In situations such as voting as racially and ethnically mixed neighborhoods, forging alliances outside of the Black community, and Black-led mobilizations that incorporate other racial groups propel me to investigate a fifth facet of citymaking: coordination. I ask, “How do citymakers organize Black-led resistance by coordinating with other racial and ethnic groups?” This question sheds light on the various conditions encountered in citymaking: working without the advantages of size and concentration in neighborhoods and facing the more ominous threat of state governments and private enterprise—forces that have surveilled and quite literally poisoned their urban landscape, respectively.
One way Black-led resistance to the color line coordinates with other racial and ethnic groups to mobilize for action is through framing—a discursive process whereby participants negotiate the shared understanding of a problem. The developed frame is the concise definition of a social problem that citymakers use to bridge boundaries and create change. Thus, I ask, What frames do African Americans and Latinos construct and utilize in citymaking? How do these frames impact the development of grassroots organizations and the unfolding of events? In this process, what new boundaries were heightened? Which boundaries were blurred, and which ones were transformed?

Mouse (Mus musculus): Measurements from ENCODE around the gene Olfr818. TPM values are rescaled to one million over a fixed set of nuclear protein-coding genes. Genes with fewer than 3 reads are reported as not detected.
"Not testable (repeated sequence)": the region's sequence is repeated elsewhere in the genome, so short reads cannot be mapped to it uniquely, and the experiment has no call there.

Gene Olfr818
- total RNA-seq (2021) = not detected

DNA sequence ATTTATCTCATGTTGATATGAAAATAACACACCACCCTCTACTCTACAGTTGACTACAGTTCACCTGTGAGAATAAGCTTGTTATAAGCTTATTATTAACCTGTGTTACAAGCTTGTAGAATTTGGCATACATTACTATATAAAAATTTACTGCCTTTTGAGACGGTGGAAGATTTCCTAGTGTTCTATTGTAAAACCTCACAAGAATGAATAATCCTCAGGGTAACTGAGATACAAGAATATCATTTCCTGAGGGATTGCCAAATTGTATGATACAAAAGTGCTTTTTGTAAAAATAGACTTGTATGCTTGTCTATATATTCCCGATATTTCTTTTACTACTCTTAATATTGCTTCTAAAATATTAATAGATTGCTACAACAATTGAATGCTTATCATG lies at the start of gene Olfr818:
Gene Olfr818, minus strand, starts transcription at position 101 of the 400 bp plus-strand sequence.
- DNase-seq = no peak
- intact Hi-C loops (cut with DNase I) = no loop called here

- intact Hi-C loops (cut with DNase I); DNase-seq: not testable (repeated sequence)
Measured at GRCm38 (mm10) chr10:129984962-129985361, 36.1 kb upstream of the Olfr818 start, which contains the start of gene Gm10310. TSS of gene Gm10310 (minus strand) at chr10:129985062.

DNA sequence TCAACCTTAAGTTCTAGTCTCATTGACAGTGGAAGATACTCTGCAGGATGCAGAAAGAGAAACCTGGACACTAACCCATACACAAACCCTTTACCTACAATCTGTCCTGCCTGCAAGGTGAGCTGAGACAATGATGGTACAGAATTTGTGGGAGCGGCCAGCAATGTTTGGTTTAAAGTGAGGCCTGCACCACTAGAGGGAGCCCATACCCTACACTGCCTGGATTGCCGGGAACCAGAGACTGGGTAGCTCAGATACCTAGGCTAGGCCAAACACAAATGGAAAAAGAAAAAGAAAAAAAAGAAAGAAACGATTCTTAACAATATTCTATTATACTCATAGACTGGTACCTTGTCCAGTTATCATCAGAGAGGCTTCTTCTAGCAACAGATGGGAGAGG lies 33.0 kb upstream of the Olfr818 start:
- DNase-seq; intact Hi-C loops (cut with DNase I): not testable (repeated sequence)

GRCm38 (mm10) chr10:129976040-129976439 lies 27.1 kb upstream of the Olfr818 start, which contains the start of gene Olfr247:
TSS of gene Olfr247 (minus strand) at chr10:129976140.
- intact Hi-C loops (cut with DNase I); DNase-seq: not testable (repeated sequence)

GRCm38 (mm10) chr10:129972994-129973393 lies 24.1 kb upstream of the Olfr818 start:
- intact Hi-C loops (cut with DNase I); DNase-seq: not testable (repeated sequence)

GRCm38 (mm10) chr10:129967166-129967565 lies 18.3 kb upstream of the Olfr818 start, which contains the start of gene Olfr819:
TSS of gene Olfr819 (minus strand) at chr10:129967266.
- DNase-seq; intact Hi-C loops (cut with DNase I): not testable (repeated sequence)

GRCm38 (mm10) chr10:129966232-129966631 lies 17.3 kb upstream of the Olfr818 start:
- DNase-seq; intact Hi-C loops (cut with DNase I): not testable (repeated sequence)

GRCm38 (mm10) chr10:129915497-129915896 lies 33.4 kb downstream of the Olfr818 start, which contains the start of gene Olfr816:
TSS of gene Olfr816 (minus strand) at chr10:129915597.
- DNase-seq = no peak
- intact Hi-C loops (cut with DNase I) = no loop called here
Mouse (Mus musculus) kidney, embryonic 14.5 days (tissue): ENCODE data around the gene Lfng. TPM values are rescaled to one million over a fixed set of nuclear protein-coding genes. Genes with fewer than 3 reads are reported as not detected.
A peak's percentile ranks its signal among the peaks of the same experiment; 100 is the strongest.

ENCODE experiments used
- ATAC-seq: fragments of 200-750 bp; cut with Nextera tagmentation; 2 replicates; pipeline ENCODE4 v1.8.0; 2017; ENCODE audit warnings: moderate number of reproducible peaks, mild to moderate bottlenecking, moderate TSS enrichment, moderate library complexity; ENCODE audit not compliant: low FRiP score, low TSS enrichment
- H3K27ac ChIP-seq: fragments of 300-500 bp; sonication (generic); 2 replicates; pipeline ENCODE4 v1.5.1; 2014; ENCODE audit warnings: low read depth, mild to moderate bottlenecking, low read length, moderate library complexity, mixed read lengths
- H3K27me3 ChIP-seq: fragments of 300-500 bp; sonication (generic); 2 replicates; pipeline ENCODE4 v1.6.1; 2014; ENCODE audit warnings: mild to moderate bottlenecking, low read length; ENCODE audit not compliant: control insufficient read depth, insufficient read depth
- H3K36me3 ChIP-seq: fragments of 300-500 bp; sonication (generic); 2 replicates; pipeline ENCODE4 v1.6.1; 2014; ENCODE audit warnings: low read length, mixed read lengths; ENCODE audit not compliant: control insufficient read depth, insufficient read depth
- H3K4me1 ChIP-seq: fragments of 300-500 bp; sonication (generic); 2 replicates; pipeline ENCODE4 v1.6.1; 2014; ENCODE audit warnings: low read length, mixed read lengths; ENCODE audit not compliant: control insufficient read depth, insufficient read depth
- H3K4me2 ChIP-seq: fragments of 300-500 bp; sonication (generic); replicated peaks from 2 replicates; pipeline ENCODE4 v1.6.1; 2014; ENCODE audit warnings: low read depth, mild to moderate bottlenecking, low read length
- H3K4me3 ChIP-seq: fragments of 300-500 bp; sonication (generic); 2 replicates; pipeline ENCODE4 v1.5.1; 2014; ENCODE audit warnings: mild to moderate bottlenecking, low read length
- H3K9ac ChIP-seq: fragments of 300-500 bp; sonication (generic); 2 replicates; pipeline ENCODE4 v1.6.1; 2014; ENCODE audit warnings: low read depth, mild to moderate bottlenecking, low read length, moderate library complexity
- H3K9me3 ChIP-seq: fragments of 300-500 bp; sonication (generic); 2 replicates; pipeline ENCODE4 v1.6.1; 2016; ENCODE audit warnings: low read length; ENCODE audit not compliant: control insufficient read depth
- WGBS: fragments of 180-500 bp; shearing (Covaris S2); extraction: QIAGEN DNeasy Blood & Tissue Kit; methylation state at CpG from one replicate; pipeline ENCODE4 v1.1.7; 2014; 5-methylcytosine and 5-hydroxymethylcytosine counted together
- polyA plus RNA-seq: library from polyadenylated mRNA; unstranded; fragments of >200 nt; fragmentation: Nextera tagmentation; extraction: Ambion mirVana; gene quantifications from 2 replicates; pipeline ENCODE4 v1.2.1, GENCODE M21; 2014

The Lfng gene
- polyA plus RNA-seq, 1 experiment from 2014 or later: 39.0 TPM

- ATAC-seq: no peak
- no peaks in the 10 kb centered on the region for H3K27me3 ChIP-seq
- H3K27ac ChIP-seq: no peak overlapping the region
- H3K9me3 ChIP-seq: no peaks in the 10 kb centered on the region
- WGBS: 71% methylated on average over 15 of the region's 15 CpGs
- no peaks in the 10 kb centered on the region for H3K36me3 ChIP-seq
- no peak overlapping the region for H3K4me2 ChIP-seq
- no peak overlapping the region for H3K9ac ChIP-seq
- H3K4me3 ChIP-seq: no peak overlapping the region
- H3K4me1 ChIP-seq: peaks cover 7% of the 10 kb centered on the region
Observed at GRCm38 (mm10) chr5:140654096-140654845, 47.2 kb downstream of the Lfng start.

To better answer these questions, I trace the development of grassroots organizations, particular events, and their effects on citymaking within three events that span fifty years: The Black and Puerto Rican Convention of 1969 to elect Newark’s first black mayor, PULSENJ’s complaint filed with the federal Office for Civil Rights of the Department of Education (OCR) in 2014, and the lawsuit filed by the Newark Education Workers’ Caucus against the city of Newark in 2018. I have chosen these cases because they are examples of foundational elements of urban change: political representation, neighborhood services, and environmental justice. These particular cases represent three successful instances of citymaking, where the interracial coalitions reached their stated goals. These three cases are a starting point for my research, but I suspect that as I start searching the archives, I will find more grassroots organizations, key stakeholders, and events.